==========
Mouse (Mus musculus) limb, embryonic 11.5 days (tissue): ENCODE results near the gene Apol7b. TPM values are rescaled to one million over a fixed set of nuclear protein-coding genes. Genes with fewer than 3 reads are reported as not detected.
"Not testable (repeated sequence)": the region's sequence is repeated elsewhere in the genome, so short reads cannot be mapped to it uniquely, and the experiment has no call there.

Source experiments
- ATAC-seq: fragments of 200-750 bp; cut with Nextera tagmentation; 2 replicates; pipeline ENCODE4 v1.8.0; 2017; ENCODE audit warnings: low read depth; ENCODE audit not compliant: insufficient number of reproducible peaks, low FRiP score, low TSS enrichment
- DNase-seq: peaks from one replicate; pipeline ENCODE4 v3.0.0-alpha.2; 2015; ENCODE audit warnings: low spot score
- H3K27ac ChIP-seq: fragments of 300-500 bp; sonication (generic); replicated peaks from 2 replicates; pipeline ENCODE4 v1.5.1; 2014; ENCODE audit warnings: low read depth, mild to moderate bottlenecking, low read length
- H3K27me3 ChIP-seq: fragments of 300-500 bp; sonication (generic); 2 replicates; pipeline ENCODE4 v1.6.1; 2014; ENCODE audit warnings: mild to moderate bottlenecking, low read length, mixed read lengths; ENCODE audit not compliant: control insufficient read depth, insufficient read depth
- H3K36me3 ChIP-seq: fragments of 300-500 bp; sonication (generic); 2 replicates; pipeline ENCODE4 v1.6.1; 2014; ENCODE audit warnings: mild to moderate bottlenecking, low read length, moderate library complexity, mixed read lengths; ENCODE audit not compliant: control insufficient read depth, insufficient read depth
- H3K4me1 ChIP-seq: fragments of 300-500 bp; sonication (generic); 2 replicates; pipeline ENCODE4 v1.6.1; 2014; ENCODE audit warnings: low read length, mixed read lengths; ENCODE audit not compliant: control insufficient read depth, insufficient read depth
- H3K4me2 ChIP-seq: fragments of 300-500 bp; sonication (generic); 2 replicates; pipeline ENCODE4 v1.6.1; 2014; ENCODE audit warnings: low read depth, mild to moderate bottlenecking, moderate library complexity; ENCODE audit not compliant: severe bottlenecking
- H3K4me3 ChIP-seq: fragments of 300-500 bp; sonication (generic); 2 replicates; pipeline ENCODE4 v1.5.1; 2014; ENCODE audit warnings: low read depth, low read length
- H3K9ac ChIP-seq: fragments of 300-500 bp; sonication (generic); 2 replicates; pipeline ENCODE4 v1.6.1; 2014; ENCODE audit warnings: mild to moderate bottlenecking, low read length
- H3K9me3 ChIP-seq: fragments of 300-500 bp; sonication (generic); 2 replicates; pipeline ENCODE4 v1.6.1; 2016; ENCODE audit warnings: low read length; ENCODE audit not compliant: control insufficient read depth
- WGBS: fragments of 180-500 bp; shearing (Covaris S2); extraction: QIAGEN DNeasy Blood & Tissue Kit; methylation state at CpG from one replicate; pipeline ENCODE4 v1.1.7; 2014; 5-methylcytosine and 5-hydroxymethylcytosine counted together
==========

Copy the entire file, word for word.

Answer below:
Mouse (Mus musculus) limb, embryonic 11.5 days (tissue): ENCODE results near the gene Apol7b. TPM values are rescaled to one million over a fixed set of nuclear protein-coding genes. Genes with fewer than 3 reads are reported as not detected.
"Not testable (repeated sequence)": the region's sequence is repeated elsewhere in the genome, so short reads cannot be mapped to it uniquely, and the experiment has no call there.

Source experiments
- ATAC-seq: fragments of 200-750 bp; cut with Nextera tagmentation; 2 replicates; pipeline ENCODE4 v1.8.0; 2017; ENCODE audit warnings: low read depth; ENCODE audit not compliant: insufficient number of reproducible peaks, low FRiP score, low TSS enrichment
- DNase-seq: peaks from one replicate; pipeline ENCODE4 v3.0.0-alpha.2; 2015; ENCODE audit warnings: low spot score
- H3K27ac ChIP-seq: fragments of 300-500 bp; sonication (generic); replicated peaks from 2 replicates; pipeline ENCODE4 v1.5.1; 2014; ENCODE audit warnings: low read depth, mild to moderate bottlenecking, low read length
- H3K27me3 ChIP-seq: fragments of 300-500 bp; sonication (generic); 2 replicates; pipeline ENCODE4 v1.6.1; 2014; ENCODE audit warnings: mild to moderate bottlenecking, low read length, mixed read lengths; ENCODE audit not compliant: control insufficient read depth, insufficient read depth
- H3K36me3 ChIP-seq: fragments of 300-500 bp; sonication (generic); 2 replicates; pipeline ENCODE4 v1.6.1; 2014; ENCODE audit warnings: mild to moderate bottlenecking, low read length, moderate library complexity, mixed read lengths; ENCODE audit not compliant: control insufficient read depth, insufficient read depth
- H3K4me1 ChIP-seq: fragments of 300-500 bp; sonication (generic); 2 replicates; pipeline ENCODE4 v1.6.1; 2014; ENCODE audit warnings: low read length, mixed read lengths; ENCODE audit not compliant: control insufficient read depth, insufficient read depth
- H3K4me2 ChIP-seq: fragments of 300-500 bp; sonication (generic); 2 replicates; pipeline ENCODE4 v1.6.1; 2014; ENCODE audit warnings: low read depth, mild to moderate bottlenecking, moderate library complexity; ENCODE audit not compliant: severe bottlenecking
- H3K4me3 ChIP-seq: fragments of 300-500 bp; sonication (generic); 2 replicates; pipeline ENCODE4 v1.5.1; 2014; ENCODE audit warnings: low read depth, low read length
- H3K9ac ChIP-seq: fragments of 300-500 bp; sonication (generic); 2 replicates; pipeline ENCODE4 v1.6.1; 2014; ENCODE audit warnings: mild to moderate bottlenecking, low read length
- H3K9me3 ChIP-seq: fragments of 300-500 bp; sonication (generic); 2 replicates; pipeline ENCODE4 v1.6.1; 2016; ENCODE audit warnings: low read length; ENCODE audit not compliant: control insufficient read depth
- WGBS: fragments of 180-500 bp; shearing (Covaris S2); extraction: QIAGEN DNeasy Blood & Tissue Kit; methylation state at CpG from one replicate; pipeline ENCODE4 v1.1.7; 2014; 5-methylcytosine and 5-hydroxymethylcytosine counted together